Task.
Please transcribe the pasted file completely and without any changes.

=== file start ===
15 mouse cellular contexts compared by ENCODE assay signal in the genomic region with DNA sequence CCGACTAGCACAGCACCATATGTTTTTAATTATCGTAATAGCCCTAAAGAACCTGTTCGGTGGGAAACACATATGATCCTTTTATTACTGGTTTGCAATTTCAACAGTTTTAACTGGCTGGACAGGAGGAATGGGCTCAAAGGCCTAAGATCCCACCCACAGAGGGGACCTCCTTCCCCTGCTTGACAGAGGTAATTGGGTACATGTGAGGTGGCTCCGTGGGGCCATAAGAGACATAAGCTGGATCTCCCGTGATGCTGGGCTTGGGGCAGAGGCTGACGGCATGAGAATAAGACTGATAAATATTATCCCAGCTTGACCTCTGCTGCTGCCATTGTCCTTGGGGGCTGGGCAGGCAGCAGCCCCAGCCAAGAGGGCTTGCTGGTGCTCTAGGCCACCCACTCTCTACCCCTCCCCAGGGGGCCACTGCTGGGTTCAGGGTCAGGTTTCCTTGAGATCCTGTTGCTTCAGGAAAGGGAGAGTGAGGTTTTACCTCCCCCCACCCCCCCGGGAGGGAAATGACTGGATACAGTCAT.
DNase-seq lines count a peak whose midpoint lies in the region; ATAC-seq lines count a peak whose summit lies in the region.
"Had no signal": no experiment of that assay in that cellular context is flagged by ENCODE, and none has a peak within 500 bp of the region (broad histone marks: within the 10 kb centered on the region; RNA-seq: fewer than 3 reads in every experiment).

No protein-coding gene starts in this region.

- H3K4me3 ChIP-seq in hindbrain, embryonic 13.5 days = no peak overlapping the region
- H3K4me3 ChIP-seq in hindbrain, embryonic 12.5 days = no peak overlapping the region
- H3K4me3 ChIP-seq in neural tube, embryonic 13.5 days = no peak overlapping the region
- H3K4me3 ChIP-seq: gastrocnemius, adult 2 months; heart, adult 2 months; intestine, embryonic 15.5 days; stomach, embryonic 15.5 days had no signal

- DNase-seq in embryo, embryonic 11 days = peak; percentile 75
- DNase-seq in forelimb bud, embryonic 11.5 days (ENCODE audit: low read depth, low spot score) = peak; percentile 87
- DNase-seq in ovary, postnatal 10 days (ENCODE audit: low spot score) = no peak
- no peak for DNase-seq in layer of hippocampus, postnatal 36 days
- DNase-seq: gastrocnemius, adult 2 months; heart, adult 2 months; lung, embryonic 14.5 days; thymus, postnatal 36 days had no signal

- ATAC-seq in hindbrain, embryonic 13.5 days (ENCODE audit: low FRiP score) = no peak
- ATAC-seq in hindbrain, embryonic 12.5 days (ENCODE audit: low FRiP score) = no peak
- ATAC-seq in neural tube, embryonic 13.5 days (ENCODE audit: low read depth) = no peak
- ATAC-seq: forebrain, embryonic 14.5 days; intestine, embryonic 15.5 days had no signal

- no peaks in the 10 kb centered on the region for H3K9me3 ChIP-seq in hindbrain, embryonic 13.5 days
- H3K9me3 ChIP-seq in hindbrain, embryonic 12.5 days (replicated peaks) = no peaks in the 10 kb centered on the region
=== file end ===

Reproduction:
15 mouse cellular contexts compared by ENCODE assay signal in the genomic region with DNA sequence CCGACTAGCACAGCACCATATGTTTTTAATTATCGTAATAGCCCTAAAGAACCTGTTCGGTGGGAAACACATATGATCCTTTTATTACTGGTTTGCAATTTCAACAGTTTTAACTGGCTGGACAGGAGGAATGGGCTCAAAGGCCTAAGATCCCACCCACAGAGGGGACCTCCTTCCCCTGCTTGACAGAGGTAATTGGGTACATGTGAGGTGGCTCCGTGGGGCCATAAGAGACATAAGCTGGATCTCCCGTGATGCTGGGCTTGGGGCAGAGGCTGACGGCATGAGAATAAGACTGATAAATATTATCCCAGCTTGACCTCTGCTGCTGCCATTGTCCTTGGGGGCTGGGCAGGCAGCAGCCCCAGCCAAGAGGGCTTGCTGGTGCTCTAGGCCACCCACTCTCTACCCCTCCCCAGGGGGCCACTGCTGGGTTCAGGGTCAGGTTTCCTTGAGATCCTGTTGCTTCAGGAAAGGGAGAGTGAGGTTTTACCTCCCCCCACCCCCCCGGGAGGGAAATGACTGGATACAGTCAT.
DNase-seq lines count a peak whose midpoint lies in the region; ATAC-seq lines count a peak whose summit lies in the region.
"Had no signal": no experiment of that assay in that cellular context is flagged by ENCODE, and none has a peak within 500 bp of the region (broad histone marks: within the 10 kb centered on the region; RNA-seq: fewer than 3 reads in every experiment).

No protein-coding gene starts in this region.

- H3K4me3 ChIP-seq in hindbrain, embryonic 13.5 days = no peak overlapping the region
- H3K4me3 ChIP-seq in hindbrain, embryonic 12.5 days = no peak overlapping the region
- H3K4me3 ChIP-seq in neural tube, embryonic 13.5 days = no peak overlapping the region
- H3K4me3 ChIP-seq: gastrocnemius, adult 2 months; heart, adult 2 months; intestine, embryonic 15.5 days; stomach, embryonic 15.5 days had no signal

- DNase-seq in embryo, embryonic 11 days = peak; percentile 75
- DNase-seq in forelimb bud, embryonic 11.5 days (ENCODE audit: low read depth, low spot score) = peak; percentile 87
- DNase-seq in ovary, postnatal 10 days (ENCODE audit: low spot score) = no peak
- no peak for DNase-seq in layer of hippocampus, postnatal 36 days
- DNase-seq: gastrocnemius, adult 2 months; heart, adult 2 months; lung, embryonic 14.5 days; thymus, postnatal 36 days had no signal

- ATAC-seq in hindbrain, embryonic 13.5 days (ENCODE audit: low FRiP score) = no peak
- ATAC-seq in hindbrain, embryonic 12.5 days (ENCODE audit: low FRiP score) = no peak
- ATAC-seq in neural tube, embryonic 13.5 days (ENCODE audit: low read depth) = no peak
- ATAC-seq: forebrain, embryonic 14.5 days; intestine, embryonic 15.5 days had no signal

- no peaks in the 10 kb centered on the region for H3K9me3 ChIP-seq in hindbrain, embryonic 13.5 days
- H3K9me3 ChIP-seq in hindbrain, embryonic 12.5 days (replicated peaks) = no peaks in the 10 kb centered on the region